After the fire incident on Mt. Apo that caused it’s closure, it is indeed nice to reminisce about how we witnessed its magnificent charm. Mt. Apo, known as the father of the Philippines mountains, is the highest mountain in the Philippines with an elevation of 2956+ metres above sea level.
When we made the commitment to climb Mt Apo, we were supposedly a group of 6 but 2 of our colleagues backed out due to work restrictions, so we used the Kidapawan – Kidapawan trail because of financial constraints and lack of manpower. Kidapawan is a really diverse trail. You will witness sulfur vents, mossy forests, river crossings, and different animals and flowers. Our experience was also made much better, thanks to our guide Sir JR Iday who was very knowledgeable and taught us lots of new information while we were hiking.
February 18 was our first day of trekking, started at 9:30 in the morning with a pure assault on an 87 degree ladder just before the final leg to Lake Venado. We reached the lake at 5 in the afternoon and were welcomed by a sudden change in scenery – from mossy forest the land had transformed into flat, grassy ground surrounded by forests, a lake and Mt. Apo’s peak.
I suddenly felt like I was in the “Into the woods” or “Jurrasic Park” movie set. Fortunately, we had the camp site all by ourselves since we were the sole campers that night. We had lechon paksiw for dinner and quick “socials” with the beautiful silhouette of Mt. Apo as our backdrop.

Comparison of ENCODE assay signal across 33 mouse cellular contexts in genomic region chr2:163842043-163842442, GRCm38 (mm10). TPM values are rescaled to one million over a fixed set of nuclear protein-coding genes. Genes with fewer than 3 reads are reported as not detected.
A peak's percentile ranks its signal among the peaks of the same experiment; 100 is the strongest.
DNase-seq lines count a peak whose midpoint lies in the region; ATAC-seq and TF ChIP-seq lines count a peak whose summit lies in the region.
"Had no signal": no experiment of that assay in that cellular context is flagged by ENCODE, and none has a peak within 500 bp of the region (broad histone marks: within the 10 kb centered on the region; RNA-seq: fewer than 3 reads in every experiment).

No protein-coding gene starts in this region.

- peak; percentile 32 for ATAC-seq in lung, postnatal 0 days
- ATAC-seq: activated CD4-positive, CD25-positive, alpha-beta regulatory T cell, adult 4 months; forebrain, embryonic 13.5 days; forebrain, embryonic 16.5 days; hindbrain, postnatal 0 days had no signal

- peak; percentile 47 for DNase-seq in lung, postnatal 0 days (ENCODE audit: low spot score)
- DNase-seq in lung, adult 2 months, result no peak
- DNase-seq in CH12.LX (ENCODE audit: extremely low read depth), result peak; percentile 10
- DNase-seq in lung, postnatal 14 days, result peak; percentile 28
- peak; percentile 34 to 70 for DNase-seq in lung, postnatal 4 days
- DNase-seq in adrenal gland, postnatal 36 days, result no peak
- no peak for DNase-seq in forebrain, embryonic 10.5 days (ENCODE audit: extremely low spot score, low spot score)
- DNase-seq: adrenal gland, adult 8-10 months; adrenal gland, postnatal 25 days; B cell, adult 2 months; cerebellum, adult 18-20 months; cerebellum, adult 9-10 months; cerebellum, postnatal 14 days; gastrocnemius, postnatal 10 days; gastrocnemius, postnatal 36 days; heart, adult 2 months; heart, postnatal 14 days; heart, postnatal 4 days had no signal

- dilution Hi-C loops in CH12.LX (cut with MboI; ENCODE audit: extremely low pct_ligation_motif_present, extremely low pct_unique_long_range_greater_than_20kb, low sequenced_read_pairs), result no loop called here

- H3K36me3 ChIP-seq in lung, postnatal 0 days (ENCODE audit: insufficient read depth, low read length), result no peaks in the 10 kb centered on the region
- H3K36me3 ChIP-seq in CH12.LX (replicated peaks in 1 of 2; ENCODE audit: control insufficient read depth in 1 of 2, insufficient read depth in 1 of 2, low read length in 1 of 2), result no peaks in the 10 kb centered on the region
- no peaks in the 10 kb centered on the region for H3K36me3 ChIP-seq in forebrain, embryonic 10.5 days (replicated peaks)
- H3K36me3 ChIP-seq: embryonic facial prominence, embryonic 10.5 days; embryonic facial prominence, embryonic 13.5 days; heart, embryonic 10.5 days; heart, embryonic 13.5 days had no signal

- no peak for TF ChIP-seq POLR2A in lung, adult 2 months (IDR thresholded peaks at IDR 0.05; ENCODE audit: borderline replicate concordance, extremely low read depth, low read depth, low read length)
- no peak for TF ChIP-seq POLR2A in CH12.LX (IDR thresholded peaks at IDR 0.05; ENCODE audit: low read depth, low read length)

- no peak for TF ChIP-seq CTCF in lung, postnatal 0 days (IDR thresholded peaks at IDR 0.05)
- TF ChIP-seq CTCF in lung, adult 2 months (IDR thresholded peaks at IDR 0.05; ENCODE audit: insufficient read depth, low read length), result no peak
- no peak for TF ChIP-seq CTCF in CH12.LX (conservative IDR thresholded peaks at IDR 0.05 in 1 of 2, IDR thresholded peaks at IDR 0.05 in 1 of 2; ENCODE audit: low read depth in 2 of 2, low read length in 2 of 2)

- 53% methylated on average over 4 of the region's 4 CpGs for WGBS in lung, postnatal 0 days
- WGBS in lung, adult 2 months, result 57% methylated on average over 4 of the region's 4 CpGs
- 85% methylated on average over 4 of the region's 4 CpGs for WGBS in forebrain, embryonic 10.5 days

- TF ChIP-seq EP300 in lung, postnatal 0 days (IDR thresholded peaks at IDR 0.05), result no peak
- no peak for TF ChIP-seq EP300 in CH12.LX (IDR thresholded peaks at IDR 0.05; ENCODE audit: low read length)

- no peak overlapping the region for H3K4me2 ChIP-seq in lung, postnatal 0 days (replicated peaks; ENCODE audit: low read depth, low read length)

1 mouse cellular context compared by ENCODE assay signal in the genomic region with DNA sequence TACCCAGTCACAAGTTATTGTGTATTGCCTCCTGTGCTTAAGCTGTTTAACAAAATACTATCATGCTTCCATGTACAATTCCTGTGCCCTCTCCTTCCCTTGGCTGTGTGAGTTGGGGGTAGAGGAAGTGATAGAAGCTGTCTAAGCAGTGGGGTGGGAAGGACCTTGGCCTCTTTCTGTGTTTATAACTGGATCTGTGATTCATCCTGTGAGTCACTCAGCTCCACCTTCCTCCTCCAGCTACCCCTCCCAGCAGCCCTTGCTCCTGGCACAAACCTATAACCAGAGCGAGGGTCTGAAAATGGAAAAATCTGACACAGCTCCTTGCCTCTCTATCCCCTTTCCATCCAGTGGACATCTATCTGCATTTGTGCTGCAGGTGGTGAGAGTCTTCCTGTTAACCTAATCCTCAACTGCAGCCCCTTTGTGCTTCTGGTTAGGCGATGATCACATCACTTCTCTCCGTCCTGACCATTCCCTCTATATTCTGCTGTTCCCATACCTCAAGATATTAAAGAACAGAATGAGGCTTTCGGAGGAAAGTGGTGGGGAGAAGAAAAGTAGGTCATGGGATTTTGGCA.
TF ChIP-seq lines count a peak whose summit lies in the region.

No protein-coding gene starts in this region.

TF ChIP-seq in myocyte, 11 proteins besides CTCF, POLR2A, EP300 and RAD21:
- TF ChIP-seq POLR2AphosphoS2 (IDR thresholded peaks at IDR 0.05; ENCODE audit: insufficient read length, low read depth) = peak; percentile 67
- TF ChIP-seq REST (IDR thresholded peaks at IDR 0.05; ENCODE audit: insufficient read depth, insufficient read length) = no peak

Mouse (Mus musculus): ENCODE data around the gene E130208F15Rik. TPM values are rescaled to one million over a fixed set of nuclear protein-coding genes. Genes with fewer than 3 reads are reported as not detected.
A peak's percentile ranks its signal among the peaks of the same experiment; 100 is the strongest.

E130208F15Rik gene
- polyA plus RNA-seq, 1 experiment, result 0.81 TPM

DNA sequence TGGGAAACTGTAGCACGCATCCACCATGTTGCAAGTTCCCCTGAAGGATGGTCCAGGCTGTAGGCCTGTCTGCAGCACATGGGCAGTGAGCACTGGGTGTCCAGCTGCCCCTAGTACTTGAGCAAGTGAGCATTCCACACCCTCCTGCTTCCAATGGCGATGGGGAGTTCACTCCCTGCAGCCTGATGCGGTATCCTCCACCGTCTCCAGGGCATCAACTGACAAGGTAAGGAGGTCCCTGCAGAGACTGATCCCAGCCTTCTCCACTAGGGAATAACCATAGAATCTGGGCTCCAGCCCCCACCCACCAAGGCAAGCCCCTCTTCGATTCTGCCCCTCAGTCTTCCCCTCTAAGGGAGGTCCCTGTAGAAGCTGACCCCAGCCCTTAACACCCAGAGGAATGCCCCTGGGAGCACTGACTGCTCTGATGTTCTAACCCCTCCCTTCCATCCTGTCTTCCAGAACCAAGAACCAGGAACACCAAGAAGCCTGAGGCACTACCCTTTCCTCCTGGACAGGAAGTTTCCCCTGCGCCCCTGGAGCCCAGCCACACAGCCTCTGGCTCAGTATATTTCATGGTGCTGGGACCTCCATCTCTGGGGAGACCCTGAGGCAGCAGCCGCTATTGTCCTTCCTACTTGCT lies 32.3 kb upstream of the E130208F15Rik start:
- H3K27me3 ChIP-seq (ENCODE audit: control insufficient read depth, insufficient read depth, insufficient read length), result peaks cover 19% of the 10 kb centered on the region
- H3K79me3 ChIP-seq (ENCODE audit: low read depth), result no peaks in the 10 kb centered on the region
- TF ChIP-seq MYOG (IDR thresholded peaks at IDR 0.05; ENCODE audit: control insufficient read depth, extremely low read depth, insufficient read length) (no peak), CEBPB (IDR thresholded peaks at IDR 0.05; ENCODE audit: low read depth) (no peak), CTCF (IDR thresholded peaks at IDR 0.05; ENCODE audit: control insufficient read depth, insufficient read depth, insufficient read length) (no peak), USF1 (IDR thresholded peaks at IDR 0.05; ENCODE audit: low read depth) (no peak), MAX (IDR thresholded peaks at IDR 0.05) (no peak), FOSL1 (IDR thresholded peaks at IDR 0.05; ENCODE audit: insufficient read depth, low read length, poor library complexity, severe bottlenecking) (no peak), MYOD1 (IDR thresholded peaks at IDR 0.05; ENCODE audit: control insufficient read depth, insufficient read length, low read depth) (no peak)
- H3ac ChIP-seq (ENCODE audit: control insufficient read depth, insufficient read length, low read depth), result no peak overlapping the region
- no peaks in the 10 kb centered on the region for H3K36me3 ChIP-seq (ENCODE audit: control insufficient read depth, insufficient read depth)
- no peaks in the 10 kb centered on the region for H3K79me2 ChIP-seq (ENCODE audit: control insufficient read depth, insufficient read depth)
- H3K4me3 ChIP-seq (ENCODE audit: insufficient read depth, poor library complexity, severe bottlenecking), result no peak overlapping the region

Onto our 2nd day, we were headed for the summit. It took us 2 1/2 hours to reach the peak with some difficulty in breathing and only 1 litre of trail drink on hand. We asked other mountaineers that we met for water but they thought, we were just joking! We had an amazing and cold view at the summit with a sky switching back and forth from clear to cloudy. We also trekked the Davao side of the Peak, from where you can see the division of the grassy part of the trail and the rocky boulders with sulfur vents.
After that, we headed back to the campsite and reached the lake at 4 PM. We rested for a while and cooked Chicken Sopas for the cold night and drank red wine to celebrate our “summit success”. On our 3rd and final day of trekking, we left the campsite at 9 in the morning and experienced 5 hours of pure descent while praying that our knees would survive until we reached the resort.
We had an hour of lunch break where our guide, Kuya Jr, took some water spinach and mixed it with sardines that made it to make our sumptuous lunch. We reached Lake Agco town at 3 PM and decided to spend the night there to rest and explore the area. To alleviate our post climb muscle pains, we took a dip ion the Lake Agco hot spring which is said to have special health benefits and our porter Jimboy, who is a Manobo himself, enlightened us about the Manobo tribe, their culture, and also some stories about the legend of Lake Agco.
Conclusively, our Mt. Apo hiking experience made me realize that the Philippines really is rich in so any ways. Rich in flora and fauna, rich in beautiful scenery and rich with wonderful and kind people.
About the Writer
Krista is a Dentist by profession but backpacker by heart. She believes on living in the moment, one day at a time. She prefers on collecting good memories and experiences over material things. She is into mountain climbing, dental missions, budget travels, dark chocolates, steak and frozen yogurt.
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